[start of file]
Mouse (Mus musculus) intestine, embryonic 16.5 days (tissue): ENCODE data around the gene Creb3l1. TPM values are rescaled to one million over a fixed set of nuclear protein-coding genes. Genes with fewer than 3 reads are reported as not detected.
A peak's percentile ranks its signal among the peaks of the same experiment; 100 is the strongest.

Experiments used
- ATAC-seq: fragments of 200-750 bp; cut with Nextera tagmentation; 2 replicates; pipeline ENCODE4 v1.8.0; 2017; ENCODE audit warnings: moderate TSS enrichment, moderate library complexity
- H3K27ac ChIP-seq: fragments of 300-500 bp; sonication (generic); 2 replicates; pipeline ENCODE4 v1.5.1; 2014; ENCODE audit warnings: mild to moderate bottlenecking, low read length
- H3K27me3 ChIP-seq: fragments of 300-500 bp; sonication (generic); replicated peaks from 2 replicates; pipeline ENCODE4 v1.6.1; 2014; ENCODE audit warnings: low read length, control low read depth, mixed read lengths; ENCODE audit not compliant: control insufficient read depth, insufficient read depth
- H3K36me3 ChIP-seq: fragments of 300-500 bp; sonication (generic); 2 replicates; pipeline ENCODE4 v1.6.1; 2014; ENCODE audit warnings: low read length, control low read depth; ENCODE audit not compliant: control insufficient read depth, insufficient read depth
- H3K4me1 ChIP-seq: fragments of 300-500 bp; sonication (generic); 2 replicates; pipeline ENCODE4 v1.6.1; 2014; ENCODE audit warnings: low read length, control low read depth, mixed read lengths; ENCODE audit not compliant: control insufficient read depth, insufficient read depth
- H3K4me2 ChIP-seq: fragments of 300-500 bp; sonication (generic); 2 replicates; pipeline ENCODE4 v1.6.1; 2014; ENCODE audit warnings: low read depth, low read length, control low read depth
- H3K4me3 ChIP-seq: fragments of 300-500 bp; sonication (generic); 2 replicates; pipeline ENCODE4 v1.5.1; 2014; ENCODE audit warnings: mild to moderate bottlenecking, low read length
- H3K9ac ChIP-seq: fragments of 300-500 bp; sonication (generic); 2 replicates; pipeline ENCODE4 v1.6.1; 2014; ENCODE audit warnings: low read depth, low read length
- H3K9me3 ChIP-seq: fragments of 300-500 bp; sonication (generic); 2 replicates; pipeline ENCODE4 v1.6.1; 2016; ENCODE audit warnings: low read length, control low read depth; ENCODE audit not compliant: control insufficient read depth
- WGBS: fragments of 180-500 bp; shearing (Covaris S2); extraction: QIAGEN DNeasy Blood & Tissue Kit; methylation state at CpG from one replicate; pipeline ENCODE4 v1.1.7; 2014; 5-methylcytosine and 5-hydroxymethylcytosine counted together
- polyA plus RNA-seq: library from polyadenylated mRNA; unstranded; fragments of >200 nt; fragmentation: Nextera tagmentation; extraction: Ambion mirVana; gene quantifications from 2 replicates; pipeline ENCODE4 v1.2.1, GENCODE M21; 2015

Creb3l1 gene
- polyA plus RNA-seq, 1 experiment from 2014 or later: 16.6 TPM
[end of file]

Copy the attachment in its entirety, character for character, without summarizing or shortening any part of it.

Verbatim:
Mouse (Mus musculus) intestine, embryonic 16.5 days (tissue): ENCODE data around the gene Creb3l1. TPM values are rescaled to one million over a fixed set of nuclear protein-coding genes. Genes with fewer than 3 reads are reported as not detected.
A peak's percentile ranks its signal among the peaks of the same experiment; 100 is the strongest.

Experiments used
- ATAC-seq: fragments of 200-750 bp; cut with Nextera tagmentation; 2 replicates; pipeline ENCODE4 v1.8.0; 2017; ENCODE audit warnings: moderate TSS enrichment, moderate library complexity
- H3K27ac ChIP-seq: fragments of 300-500 bp; sonication (generic); 2 replicates; pipeline ENCODE4 v1.5.1; 2014; ENCODE audit warnings: mild to moderate bottlenecking, low read length
- H3K27me3 ChIP-seq: fragments of 300-500 bp; sonication (generic); replicated peaks from 2 replicates; pipeline ENCODE4 v1.6.1; 2014; ENCODE audit warnings: low read length, control low read depth, mixed read lengths; ENCODE audit not compliant: control insufficient read depth, insufficient read depth
- H3K36me3 ChIP-seq: fragments of 300-500 bp; sonication (generic); 2 replicates; pipeline ENCODE4 v1.6.1; 2014; ENCODE audit warnings: low read length, control low read depth; ENCODE audit not compliant: control insufficient read depth, insufficient read depth
- H3K4me1 ChIP-seq: fragments of 300-500 bp; sonication (generic); 2 replicates; pipeline ENCODE4 v1.6.1; 2014; ENCODE audit warnings: low read length, control low read depth, mixed read lengths; ENCODE audit not compliant: control insufficient read depth, insufficient read depth
- H3K4me2 ChIP-seq: fragments of 300-500 bp; sonication (generic); 2 replicates; pipeline ENCODE4 v1.6.1; 2014; ENCODE audit warnings: low read depth, low read length, control low read depth
- H3K4me3 ChIP-seq: fragments of 300-500 bp; sonication (generic); 2 replicates; pipeline ENCODE4 v1.5.1; 2014; ENCODE audit warnings: mild to moderate bottlenecking, low read length
- H3K9ac ChIP-seq: fragments of 300-500 bp; sonication (generic); 2 replicates; pipeline ENCODE4 v1.6.1; 2014; ENCODE audit warnings: low read depth, low read length
- H3K9me3 ChIP-seq: fragments of 300-500 bp; sonication (generic); 2 replicates; pipeline ENCODE4 v1.6.1; 2016; ENCODE audit warnings: low read length, control low read depth; ENCODE audit not compliant: control insufficient read depth
- WGBS: fragments of 180-500 bp; shearing (Covaris S2); extraction: QIAGEN DNeasy Blood & Tissue Kit; methylation state at CpG from one replicate; pipeline ENCODE4 v1.1.7; 2014; 5-methylcytosine and 5-hydroxymethylcytosine counted together
- polyA plus RNA-seq: library from polyadenylated mRNA; unstranded; fragments of >200 nt; fragmentation: Nextera tagmentation; extraction: Ambion mirVana; gene quantifications from 2 replicates; pipeline ENCODE4 v1.2.1, GENCODE M21; 2015

Creb3l1 gene
- polyA plus RNA-seq, 1 experiment from 2014 or later: 16.6 TPM